Detroit is facing a number of fiscal and economic challenges. It is widely regarded as the poster child of de-industrialization. The long-term economic distress and population loss has affected the city’s housing market and had a detrimental impact on Detroit’s municipal finances. In this session, Mark Skidmore will talk about his work on tax and local government finance issues arising in the context of Detroit including:
- considering what land based tax (instead of a traditional property value tax) might look like in Detroit
- the implications of the assessment growth cap (a limitation on the growth of property value for tax purposes) in Detroit including consideration of the effects on efficiency/mobility as property owners stand to lose a substantial tax benefit if they sell their property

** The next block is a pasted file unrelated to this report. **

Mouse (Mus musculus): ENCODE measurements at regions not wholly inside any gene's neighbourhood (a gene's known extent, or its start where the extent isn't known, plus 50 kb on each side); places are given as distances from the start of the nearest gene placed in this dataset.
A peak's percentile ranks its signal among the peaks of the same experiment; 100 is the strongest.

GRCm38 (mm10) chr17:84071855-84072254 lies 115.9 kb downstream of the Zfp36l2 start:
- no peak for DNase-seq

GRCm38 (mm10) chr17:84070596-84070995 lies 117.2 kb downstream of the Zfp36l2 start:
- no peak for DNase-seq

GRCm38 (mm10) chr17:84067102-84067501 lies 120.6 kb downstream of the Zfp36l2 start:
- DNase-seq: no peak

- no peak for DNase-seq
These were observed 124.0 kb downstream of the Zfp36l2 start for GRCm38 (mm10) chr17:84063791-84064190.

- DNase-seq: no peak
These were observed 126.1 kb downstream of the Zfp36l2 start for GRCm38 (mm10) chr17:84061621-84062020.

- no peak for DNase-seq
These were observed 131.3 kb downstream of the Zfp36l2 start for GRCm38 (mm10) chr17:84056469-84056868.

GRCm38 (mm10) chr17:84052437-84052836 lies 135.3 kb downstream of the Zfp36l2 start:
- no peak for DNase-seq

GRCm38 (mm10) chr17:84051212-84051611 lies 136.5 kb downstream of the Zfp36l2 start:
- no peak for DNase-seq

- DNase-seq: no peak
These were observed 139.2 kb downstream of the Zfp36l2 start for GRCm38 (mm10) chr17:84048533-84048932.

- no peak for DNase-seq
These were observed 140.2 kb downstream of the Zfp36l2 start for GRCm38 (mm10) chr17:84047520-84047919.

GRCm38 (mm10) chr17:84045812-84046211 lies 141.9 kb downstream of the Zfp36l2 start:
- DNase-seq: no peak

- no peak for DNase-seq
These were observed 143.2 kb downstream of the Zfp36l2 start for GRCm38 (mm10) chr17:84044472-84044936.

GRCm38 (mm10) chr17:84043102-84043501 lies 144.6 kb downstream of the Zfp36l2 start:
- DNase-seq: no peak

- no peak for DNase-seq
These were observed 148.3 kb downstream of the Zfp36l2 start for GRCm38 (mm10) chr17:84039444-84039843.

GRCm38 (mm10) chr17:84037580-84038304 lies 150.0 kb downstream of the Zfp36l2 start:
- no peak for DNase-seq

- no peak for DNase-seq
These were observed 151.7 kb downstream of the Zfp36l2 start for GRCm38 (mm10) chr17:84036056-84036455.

- the determinants of tax delinquency, which is related to notions of fairness and assessment practices. The property tax delinquency rate is about 50%, which is comparable to developing countries!
What "Dos" and "Don'ts" can we learn from the experience of Detroit?
Mark Skidmore is professor of economics at Michigan State University, where he holds the Morris Chair in State and Local Government Finance and Policy with joint appointments in the Department of Agricultural, Food and Resource Economics and the Department of Economics. He received his doctorate in economics from the University of Colorado in 1994, and his bachelor's degree in economics from the University of Washington in 1987. He currently serves as Co-editor of the Journal of Urban Affairs.
Note: Papers, presentation slides and any other material provided by the Guest Lecturer will be made available some time after the lecture at Publications > Media & Speeches > Guest Lectures by Visiting Academics.